• Renaissance Ronin April 4, 2011 at 11:18 am #

      Thanks Heidi,

      The way I see it…

      Show me a project that fails and I’ll show you a project that didn’t have a good plan.

      The clock is ticking. We can’t just keep doing the same things. The “same things” don’t work.

      I’m not sure they ever really did, we just weren’t as observant or aware as we could have been. There are 6 Billion of us on this rock, all trying (sometimes at least) to peacefully co-exist. Even small steps (be it one family or one Enclave at a time) can make a small dent that hopefully will add up and make a major impact.

      And personally, I love that when a project like yours (for those of you who don’t know Heidi… I’m talking about HIVE Houston) makes itself “undeniable”…

      I get to put my thumb in the eye of another naysayer. 😉

      Hey, you know me… it’s just the way I roll… 🙂

      Josh is recovering, albeit slowly… Ever try to keep a three year old off his feet? It’s an “Olympian task”… 😦

      Ronin

  4. Jeremiah April 5, 2011 at 8:41 am #

    Even more importantly than the question of how do we rebuild a city with the best practices that have been talked about, how do we alter, or enhance, our cities and “burbs” to make them more sustainable, user friendly and build community where currently we’re stuck in our “bunker” mentality?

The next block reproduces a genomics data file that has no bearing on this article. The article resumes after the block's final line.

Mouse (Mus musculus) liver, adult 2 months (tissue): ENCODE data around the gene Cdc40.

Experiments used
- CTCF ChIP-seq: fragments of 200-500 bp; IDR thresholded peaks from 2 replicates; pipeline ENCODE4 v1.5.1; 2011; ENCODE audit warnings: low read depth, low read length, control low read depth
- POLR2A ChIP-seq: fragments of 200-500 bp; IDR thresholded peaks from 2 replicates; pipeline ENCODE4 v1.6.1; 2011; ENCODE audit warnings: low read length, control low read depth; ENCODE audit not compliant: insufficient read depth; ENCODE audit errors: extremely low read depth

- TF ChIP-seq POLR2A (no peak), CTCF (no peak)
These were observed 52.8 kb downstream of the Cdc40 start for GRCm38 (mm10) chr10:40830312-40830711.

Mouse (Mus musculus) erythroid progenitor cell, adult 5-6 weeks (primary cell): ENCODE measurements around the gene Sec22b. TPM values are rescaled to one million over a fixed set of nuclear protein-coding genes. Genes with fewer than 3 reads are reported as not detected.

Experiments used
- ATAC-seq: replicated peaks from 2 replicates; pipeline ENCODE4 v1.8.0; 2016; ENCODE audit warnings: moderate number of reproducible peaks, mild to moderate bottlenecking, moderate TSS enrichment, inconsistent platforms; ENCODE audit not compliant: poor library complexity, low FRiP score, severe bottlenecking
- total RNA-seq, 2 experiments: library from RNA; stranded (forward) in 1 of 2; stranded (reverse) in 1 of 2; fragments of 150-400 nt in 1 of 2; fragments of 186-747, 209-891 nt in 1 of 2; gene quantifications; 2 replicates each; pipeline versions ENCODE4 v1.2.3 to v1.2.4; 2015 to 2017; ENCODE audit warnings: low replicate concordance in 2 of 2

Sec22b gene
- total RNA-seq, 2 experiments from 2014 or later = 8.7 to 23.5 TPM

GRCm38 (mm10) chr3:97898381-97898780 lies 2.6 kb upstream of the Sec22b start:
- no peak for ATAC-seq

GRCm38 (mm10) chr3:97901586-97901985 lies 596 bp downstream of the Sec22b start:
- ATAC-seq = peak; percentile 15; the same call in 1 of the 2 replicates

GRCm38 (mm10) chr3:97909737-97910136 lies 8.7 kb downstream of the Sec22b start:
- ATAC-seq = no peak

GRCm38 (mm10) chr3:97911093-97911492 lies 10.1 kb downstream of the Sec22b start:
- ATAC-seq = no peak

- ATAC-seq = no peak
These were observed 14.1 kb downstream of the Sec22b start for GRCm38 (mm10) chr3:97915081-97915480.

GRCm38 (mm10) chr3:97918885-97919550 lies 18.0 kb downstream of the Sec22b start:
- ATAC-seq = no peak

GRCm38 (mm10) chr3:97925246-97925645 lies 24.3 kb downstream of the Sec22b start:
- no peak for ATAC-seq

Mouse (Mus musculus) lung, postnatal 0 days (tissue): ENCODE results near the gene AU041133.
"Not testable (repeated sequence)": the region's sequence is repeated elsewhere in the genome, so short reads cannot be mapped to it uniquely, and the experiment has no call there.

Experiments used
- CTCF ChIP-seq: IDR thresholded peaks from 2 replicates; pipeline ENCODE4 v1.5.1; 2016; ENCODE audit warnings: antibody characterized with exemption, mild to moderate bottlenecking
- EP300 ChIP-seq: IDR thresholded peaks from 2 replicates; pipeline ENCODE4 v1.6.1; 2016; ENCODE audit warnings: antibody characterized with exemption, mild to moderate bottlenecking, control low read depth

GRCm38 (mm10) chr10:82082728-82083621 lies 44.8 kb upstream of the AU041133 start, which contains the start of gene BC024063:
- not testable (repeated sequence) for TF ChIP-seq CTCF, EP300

Short of a devastating Tsunami that comes through “Armageddon” style allowing us to “rethink” our cities and communities, where does the conversation start right here at home for creating “retrofit” communities that can be interconnected and interwoven into strong and prosperous cities not of the future, but of the now?

    • Renaissance Ronin April 5, 2011 at 10:34 am #

      I suspect that the answer to that lies in aiding and augmenting the communications skills of the leaders who will either “pave the way or create the potholes”…

      The “designers and architects” of those new horizons will require more skills than a sharp pencil or a CAD puck…

      Now, more than ever, the leaders must “teach” – clients, communities, conventions… Pick a podium. 🙂

Comments are closed.